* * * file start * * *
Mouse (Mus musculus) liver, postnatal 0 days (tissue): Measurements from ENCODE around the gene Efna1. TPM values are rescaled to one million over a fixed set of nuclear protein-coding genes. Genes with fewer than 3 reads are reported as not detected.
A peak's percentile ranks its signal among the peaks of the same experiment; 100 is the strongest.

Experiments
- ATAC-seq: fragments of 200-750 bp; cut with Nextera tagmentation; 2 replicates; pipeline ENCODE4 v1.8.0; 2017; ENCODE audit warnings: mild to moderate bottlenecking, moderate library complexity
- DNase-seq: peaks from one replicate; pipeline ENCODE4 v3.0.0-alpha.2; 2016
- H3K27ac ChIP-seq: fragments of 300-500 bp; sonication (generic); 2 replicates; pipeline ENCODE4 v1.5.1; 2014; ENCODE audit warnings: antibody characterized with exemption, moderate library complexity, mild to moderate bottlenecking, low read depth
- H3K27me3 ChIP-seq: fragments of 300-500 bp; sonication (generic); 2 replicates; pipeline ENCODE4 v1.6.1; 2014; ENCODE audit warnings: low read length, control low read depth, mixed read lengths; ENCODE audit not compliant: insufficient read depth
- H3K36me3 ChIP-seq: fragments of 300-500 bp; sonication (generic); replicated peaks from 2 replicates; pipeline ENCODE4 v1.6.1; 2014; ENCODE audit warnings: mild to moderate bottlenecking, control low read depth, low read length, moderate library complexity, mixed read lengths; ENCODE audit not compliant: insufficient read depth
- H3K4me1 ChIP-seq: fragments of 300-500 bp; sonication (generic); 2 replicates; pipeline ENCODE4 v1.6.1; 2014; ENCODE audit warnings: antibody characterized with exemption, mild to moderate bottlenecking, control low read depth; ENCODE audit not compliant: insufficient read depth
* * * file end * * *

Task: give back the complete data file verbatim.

Mouse (Mus musculus) liver, postnatal 0 days (tissue): Measurements from ENCODE around the gene Efna1. TPM values are rescaled to one million over a fixed set of nuclear protein-coding genes. Genes with fewer than 3 reads are reported as not detected.
A peak's percentile ranks its signal among the peaks of the same experiment; 100 is the strongest.

Experiments
- ATAC-seq: fragments of 200-750 bp; cut with Nextera tagmentation; 2 replicates; pipeline ENCODE4 v1.8.0; 2017; ENCODE audit warnings: mild to moderate bottlenecking, moderate library complexity
- DNase-seq: peaks from one replicate; pipeline ENCODE4 v3.0.0-alpha.2; 2016
- H3K27ac ChIP-seq: fragments of 300-500 bp; sonication (generic); 2 replicates; pipeline ENCODE4 v1.5.1; 2014; ENCODE audit warnings: antibody characterized with exemption, moderate library complexity, mild to moderate bottlenecking, low read depth
- H3K27me3 ChIP-seq: fragments of 300-500 bp; sonication (generic); 2 replicates; pipeline ENCODE4 v1.6.1; 2014; ENCODE audit warnings: low read length, control low read depth, mixed read lengths; ENCODE audit not compliant: insufficient read depth
- H3K36me3 ChIP-seq: fragments of 300-500 bp; sonication (generic); replicated peaks from 2 replicates; pipeline ENCODE4 v1.6.1; 2014; ENCODE audit warnings: mild to moderate bottlenecking, control low read depth, low read length, moderate library complexity, mixed read lengths; ENCODE audit not compliant: insufficient read depth
- H3K4me1 ChIP-seq: fragments of 300-500 bp; sonication (generic); 2 replicates; pipeline ENCODE4 v1.6.1; 2014; ENCODE audit warnings: antibody characterized with exemption, mild to moderate bottlenecking, control low read depth; ENCODE audit not compliant: insufficient read depth